The smallest amount of light you can have is one photon—so dim that it’s pretty much invisible to humans. While imperceptible, these tiny blips of energy are useful for carrying quantum information around. Ideally, every quantum courier would be the same, but there isn’t a straightforward way to produce a stream of identical photons. This is particularly challenging when individual photons come from fabricated chips.
Now, researchers at the University of Maryland have demonstrated a new approach that enables different devices to repeatedly emit nearly identical single photons. The team, led by A. James Clark School of Engineering Associate Professor Mohammad Hafezi, made a silicon chip that guides light around the device’s edge, where it is inherently protected against disruptions. Previously, Hafezi—of the Clark School’s Department of Electrical and Computer Engineering, Joint Quantum Institute, and Institute for Research in Electronics and Applied Physics—and colleagues showed that this design can reduce the likelihood of optical signal degradation. In a paper published online on September 10 in Nature, the team explains that the same physics which protects the light along the chip’s edge also ensures reliable photon production.
Single photons, which are an example of quantum light, are more than just really dim light. This distinction has a lot to do with where the light comes from. “Pretty much all of the light we encounter in our everyday lives is packed with photons,” says Elizabeth Goldschmidt, a researcher at the U.S. Army Research Laboratory and co-author on the study. “But unlike a light bulb, there are some sources that actually emit light, one photon at time, and this can only be described by quantum physics,” adds Goldschmidt.
Many researchers are working on building reliable quantum light emitters so that they can isolate and control the quantum properties of single photons. Goldschmidt explains that such light sources will likely be important for future quantum information devices as well as further understanding the mysteries of quantum physics. “Modern communications relies heavily on non-quantum light,” says Goldschmidt. “Similarly, many of us believe that single photons are going to be required for any kind of quantum communication application out there.”
Scientists can generate quantum light using a natural color-changing process that occurs when a beam of light passes through certain materials. In this experiment the team used silicon, a common industrial choice for guiding light, to convert infrared laser light into pairs of different-colored single photons.
They injected light into a chip containing an array of miniscule silicon loops. Under the microscope, the loops look like linked-up glassy racetracks. The light circulates around each loop thousands of times before moving on to a neighboring loop. Stretched out, the light’s path would be several centimeters long, but the loops make it possible to fit the journey in a space that is about 500 times smaller. The relatively long journey is necessary to get many pairs single photons out of the silicon chip.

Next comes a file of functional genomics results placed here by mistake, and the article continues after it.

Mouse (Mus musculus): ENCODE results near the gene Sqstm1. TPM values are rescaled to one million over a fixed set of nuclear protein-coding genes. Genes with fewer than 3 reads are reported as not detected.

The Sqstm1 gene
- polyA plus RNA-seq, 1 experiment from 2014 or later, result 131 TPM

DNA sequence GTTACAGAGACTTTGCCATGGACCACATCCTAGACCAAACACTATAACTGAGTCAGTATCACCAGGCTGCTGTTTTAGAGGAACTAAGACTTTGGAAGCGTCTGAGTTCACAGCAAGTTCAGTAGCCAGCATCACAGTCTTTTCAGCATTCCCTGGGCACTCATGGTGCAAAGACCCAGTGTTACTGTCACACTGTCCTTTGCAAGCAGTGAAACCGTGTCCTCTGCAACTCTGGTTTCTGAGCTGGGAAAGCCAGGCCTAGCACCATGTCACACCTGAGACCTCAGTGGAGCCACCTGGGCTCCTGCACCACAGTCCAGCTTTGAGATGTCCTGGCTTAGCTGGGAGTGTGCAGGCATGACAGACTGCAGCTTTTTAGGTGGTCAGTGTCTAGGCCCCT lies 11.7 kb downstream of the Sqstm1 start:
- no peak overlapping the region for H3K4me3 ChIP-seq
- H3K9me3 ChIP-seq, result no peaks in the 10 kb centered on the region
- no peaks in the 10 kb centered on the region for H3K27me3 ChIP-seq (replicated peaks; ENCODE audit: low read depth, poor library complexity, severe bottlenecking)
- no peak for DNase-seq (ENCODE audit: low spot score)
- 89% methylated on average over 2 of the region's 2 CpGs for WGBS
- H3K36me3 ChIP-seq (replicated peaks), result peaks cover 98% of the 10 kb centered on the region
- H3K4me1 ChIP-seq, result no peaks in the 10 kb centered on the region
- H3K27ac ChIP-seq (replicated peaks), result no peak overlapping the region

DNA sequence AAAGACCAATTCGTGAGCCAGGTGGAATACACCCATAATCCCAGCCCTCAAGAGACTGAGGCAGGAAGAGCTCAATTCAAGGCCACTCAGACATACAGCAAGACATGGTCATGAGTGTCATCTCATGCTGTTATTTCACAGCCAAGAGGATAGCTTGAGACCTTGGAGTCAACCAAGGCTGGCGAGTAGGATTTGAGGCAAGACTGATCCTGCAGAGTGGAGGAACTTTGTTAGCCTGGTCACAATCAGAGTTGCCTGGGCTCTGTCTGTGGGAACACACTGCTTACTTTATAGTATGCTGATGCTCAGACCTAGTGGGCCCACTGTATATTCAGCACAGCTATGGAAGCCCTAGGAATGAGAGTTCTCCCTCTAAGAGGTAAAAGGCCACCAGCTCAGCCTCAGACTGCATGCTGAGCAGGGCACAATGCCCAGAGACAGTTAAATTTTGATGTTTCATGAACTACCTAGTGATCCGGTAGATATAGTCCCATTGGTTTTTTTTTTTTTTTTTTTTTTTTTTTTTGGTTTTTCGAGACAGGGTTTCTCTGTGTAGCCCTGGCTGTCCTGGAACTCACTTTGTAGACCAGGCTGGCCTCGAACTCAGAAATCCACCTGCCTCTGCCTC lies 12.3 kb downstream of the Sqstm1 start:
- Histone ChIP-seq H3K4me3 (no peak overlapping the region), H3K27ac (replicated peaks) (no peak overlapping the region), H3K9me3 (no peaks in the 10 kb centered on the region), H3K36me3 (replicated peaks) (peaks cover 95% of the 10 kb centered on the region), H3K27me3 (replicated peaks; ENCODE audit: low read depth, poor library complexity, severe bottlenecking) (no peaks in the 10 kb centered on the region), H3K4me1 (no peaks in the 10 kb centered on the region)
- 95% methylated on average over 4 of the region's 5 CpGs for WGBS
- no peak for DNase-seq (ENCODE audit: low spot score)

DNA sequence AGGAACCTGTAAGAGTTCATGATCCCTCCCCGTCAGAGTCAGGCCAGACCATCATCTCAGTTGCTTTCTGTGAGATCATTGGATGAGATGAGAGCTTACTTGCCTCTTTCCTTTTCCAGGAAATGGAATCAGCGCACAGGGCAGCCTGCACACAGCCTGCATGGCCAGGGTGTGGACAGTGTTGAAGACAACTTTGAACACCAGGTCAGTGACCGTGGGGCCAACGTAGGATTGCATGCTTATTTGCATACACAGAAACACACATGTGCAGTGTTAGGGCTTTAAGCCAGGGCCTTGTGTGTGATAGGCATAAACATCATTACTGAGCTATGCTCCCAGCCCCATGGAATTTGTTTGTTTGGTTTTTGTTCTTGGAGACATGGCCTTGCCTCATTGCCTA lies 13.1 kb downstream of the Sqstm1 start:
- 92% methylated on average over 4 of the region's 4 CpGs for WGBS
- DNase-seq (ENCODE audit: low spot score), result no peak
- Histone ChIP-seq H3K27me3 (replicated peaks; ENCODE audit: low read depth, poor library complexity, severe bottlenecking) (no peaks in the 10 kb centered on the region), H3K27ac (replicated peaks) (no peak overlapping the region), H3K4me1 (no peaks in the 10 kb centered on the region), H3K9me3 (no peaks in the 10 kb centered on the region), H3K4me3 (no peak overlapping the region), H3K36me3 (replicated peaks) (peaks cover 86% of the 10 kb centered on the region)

Such loop arrays are routinely used as single photon sources, but small differences between chips will cause the photon colors to vary from one device to the next. Even within a single device, random defects in the material may reduce the average photon quality. This is a problem for quantum information applications where researchers need the photons to be as close to identical as possible.
The team circumvented this issue by arranging the loops in a way that always allows the light to travel undisturbed around the edge of the chip, even if fabrication defects are present. This design not only shields the light from disruptions—it also restricts how single photons form within those edge channels. The loop layout essentially forces each photon pair to be nearly identical to the next, regardless of microscopic differences among the rings. The central part of the chip does not contain protected routes, and so any photons created in those areas are affected by material defects.
The researchers compared their chips to ones without any protected routes. They collected pairs of photons from the different chips, counting the number emitted and noting their color. They observed that their quantum light source reliably produced high quality, single-color photons time and again, whereas the conventional chip’s output was more unpredictable.
“We initially thought that we would need to be more careful with the design, and that the photons would be more sensitive to our chip’s fabrication process,” says Sunil Mittal, a UMD postdoctoral researcher and lead author on the new study. “But, astonishingly, photons generated in these shielded edge channels are always nearly identical, regardless of how bad the chips are.”
Mittal adds that this device has one additional advantage over other single photon sources. “Our chip works at room temperature. I don’t have to cool it down to cryogenic temperatures like other quantum light sources, making it a comparatively very simple setup.”
The team says that this finding could open up a new avenue of research, which unites quantum light with photonic devices having built-in protective features. “Physicists have only recently realized that shielded pathways fundamentally alter the way that photons interact with matter,” says Mittal. “This could have implications for a variety of fields where light-matter interactions play a role, including quantum information science and optoelectronic technology.”
Read more about quantum research in Maryland.
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